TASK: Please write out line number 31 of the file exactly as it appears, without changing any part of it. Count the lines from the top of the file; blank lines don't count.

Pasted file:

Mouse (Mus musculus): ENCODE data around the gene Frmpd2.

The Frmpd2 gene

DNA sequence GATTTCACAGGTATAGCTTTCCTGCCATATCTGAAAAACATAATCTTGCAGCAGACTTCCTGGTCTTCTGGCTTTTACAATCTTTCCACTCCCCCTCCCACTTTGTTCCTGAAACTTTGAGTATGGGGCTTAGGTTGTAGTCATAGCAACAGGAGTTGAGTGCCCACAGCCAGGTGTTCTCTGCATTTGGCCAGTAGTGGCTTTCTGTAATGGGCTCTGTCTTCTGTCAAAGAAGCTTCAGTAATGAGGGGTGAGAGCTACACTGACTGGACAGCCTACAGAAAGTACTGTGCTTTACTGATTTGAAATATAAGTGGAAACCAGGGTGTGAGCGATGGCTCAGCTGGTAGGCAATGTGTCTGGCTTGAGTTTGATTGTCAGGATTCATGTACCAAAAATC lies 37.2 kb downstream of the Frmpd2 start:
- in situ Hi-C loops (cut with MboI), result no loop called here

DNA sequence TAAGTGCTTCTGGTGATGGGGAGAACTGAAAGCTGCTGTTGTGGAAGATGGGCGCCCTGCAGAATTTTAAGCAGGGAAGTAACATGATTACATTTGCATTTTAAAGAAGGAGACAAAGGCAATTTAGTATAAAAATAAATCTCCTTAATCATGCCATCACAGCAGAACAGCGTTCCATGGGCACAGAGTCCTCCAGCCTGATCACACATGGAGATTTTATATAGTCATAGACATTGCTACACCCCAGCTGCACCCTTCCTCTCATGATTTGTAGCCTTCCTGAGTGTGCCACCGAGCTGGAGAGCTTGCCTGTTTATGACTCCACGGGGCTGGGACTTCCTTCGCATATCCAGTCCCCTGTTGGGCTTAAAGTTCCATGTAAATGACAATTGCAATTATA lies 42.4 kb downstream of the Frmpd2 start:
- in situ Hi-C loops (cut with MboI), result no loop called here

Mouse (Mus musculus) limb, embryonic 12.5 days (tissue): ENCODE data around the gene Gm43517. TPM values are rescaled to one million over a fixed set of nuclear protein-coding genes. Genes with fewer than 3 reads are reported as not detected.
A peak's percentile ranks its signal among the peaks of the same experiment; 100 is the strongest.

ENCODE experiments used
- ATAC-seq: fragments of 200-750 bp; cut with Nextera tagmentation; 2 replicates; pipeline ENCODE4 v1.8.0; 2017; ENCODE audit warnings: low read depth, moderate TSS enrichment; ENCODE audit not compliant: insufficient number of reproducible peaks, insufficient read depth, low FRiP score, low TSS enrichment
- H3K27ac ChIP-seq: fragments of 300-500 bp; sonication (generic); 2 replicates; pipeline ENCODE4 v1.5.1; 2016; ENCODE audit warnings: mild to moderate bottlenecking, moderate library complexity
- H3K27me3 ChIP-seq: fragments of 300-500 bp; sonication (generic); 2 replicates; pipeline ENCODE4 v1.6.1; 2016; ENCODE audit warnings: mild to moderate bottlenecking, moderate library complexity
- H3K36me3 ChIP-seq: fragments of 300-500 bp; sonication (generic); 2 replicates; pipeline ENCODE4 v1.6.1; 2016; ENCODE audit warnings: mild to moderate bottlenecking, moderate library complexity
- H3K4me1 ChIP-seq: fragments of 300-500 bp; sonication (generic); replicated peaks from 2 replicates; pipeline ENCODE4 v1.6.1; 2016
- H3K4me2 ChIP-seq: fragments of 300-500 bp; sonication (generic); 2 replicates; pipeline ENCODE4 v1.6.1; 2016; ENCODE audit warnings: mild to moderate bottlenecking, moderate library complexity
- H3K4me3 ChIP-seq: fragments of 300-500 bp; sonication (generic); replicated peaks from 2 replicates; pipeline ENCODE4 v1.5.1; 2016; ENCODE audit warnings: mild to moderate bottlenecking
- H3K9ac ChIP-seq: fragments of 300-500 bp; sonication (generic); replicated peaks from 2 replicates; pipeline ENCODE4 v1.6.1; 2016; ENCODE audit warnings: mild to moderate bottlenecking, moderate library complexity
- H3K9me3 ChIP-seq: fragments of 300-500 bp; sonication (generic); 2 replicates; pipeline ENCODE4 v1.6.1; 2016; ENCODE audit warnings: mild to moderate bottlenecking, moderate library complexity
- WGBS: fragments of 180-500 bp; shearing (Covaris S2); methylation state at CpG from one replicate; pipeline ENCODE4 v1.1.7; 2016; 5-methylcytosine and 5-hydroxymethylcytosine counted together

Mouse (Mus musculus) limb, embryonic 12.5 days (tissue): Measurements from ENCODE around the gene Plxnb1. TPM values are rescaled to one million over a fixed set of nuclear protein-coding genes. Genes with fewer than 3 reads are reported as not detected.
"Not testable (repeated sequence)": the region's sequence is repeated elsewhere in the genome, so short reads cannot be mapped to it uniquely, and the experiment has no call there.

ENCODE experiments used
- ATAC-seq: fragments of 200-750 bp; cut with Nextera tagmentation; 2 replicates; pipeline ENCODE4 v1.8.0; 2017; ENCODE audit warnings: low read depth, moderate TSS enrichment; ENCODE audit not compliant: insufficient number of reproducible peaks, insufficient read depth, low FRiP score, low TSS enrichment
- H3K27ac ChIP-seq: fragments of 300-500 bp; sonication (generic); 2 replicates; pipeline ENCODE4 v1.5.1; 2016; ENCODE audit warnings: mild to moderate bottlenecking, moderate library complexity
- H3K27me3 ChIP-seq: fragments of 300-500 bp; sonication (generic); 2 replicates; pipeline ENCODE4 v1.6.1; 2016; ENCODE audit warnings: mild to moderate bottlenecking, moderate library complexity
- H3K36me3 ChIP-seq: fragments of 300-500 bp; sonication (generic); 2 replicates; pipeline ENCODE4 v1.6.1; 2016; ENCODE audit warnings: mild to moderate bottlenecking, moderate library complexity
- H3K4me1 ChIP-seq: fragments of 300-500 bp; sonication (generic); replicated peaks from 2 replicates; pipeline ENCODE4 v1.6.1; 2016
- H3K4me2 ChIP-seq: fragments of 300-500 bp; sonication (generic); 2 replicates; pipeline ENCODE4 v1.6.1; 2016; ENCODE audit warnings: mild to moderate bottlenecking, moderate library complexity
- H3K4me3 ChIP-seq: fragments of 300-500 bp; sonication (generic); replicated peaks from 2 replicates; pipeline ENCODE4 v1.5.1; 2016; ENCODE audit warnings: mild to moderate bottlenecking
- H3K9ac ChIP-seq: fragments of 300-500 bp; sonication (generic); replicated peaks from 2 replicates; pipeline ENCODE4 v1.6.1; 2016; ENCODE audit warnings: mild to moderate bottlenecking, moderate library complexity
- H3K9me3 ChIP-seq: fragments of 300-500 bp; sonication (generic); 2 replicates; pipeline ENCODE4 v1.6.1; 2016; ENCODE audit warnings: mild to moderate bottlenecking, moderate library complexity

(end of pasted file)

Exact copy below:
- H3K9me3 ChIP-seq: fragments of 300-500 bp; sonication (generic); 2 replicates; pipeline ENCODE4 v1.6.1; 2016; ENCODE audit warnings: mild to moderate bottlenecking, moderate library complexity